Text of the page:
Pressure Power

Welcome to Science Expeditions Extras! Dive deeper into your science kit’s theme and experiments. This month, learn a little extra about hydraulics and pneumatics.

Hydraulic and pneumatic systems don’t add energy to what’s already there. They just transform one kind of energy into another. In the case of hydraulics, the compression of liquids, like water or oil, provides energy for machines. For pneumatics, the power of compressed gases provides the energy. Hydraulic systems work under higher pressures than pneumatic systems, so they need to be tougher, heavier, and more durable. Hydraulic devices are more likely to be made from steel or cast iron, while pneumatic devices may be made from aluminum and plastic. Discover more about these technologies by reading the fun facts and checking out the printable below.

checklist iconWhat Will You Need?

Gather the household items from the list below before you begin your experiments. Check off the items as you go or print the list here. All other materials are included in your kit.

Hydraulic Robot Arm

 sharp pencil or pen
 cup of water
 packing or masking tape
 food coloring (optional)

Fun Facts

The word “hydraulics” comes from the Greek word ὑδραυλικός (hydraulikos). The two Greek words that make up this word, “ὕδωρ” (Hydor) and “αὐλός” (Aulos), mean “water” and “pipe.”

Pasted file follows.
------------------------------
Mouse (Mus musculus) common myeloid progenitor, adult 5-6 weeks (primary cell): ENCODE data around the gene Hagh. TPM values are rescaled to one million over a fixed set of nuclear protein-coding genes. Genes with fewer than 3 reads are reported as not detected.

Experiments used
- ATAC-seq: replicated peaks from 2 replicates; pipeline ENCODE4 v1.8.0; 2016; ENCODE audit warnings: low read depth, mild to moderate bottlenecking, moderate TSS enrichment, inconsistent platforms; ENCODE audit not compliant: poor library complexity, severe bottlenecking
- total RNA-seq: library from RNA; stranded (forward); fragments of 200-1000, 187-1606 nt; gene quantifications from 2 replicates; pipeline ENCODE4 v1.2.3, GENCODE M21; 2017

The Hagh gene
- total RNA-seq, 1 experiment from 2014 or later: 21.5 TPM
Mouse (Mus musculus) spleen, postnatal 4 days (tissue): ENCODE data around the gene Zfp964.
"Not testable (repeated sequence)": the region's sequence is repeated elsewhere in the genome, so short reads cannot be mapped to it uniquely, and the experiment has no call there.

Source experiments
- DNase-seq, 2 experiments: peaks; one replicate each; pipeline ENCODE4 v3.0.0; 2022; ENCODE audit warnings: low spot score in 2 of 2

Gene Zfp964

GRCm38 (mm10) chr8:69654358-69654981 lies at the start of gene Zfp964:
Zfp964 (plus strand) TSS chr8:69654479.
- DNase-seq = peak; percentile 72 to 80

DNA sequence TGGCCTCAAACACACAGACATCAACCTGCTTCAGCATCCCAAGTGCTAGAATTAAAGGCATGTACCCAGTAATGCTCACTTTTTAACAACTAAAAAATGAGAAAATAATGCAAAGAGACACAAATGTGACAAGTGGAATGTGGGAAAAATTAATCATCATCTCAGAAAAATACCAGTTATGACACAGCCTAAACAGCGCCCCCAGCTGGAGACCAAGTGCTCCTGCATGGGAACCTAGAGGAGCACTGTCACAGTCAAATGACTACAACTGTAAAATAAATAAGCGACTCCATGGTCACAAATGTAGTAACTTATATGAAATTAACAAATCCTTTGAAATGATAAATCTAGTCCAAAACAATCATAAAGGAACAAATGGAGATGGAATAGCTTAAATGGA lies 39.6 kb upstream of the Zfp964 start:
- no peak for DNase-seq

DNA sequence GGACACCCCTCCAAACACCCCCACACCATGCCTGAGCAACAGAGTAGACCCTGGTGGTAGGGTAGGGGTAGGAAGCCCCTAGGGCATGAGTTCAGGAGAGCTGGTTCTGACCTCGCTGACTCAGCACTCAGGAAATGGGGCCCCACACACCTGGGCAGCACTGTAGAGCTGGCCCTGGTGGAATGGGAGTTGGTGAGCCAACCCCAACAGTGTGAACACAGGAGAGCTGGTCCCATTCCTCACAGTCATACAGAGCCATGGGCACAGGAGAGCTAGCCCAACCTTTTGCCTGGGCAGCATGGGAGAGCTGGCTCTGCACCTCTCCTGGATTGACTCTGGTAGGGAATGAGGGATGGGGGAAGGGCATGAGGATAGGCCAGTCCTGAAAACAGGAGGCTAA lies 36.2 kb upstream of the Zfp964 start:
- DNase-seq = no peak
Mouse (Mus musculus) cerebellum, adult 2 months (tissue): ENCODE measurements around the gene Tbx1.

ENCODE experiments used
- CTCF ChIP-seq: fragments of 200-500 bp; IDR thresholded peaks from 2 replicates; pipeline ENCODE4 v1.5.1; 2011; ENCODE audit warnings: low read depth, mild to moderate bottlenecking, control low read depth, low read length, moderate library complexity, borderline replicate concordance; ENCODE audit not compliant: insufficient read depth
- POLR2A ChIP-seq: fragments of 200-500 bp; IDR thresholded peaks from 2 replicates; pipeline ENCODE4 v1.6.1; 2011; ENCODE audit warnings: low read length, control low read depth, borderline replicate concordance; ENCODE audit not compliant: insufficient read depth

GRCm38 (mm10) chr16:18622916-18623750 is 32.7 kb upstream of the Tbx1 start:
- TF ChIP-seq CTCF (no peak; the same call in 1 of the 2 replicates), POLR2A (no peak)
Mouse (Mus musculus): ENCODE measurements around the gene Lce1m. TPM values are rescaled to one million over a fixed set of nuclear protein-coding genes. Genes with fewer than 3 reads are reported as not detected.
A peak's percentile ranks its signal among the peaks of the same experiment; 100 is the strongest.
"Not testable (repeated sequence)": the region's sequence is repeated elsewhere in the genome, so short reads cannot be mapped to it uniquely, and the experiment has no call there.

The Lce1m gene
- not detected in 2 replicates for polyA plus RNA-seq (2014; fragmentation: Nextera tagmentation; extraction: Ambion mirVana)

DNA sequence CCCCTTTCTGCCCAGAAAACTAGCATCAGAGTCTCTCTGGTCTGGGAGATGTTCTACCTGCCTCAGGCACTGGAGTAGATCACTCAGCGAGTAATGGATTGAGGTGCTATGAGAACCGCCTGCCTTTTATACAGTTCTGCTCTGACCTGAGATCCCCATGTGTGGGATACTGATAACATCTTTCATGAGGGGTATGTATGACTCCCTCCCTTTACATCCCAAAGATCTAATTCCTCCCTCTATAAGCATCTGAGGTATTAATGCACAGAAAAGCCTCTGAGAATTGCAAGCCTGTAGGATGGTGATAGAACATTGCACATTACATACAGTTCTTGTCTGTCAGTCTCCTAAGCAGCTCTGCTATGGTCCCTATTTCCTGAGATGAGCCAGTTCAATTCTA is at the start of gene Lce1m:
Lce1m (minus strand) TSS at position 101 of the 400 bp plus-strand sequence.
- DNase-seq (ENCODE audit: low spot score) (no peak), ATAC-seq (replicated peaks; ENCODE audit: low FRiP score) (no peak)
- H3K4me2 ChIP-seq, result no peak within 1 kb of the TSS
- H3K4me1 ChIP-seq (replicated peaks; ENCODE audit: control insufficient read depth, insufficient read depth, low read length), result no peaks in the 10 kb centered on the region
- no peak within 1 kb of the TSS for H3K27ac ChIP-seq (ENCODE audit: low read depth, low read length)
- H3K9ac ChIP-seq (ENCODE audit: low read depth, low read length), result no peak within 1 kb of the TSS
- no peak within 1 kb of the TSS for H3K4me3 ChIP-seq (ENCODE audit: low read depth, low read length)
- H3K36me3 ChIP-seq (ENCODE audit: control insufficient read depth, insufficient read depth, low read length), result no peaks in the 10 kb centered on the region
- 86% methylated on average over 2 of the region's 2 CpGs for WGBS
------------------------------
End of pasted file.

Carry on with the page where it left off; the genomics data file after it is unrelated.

New York City has been using pneumatic technology for over a century. Today, the city uses a pneumatic system to bring trash to landfills. This system whisks the trash away at 60 mph!

Blaise Pascal, the creator of Pascal’s Law and pioneer in the field of pressure, began producing major works of math and science at the age of 16.

Aunt Charlie’s Corner

Aunt Charlie’s Corner

Expert tips to complete this month’s science experiments!

Hydraulic Arm IconHydraulic Robot Arm

Watch this experiment!

    • It can be tricky to poke holes through your science kit box. Try poking the holes one flap at a time. Ask an adult for help if needed.
    • Please note the differences between the four syringes. Two have holes in the plunger and two do not!
    • Thread the zip ties by opening up the bottom flaps of the cardboard box and re-taping them shut later. This will make it easier to use your hands to find and thread the zip ties.
    • When filling the syringe with water, pump the water in out and to reduce air bubbles. Also, try slowly pulling the plunger to reduce air bubbles.
    • Be sure to securely attach the tubing to the syringes to prevent leaks.

      Continue to experiment with water pressure by building a simple straw siphon.

      Click here to download. 



      Discover more uses of hydraulic and pneumatic technology and how it improves our lives.

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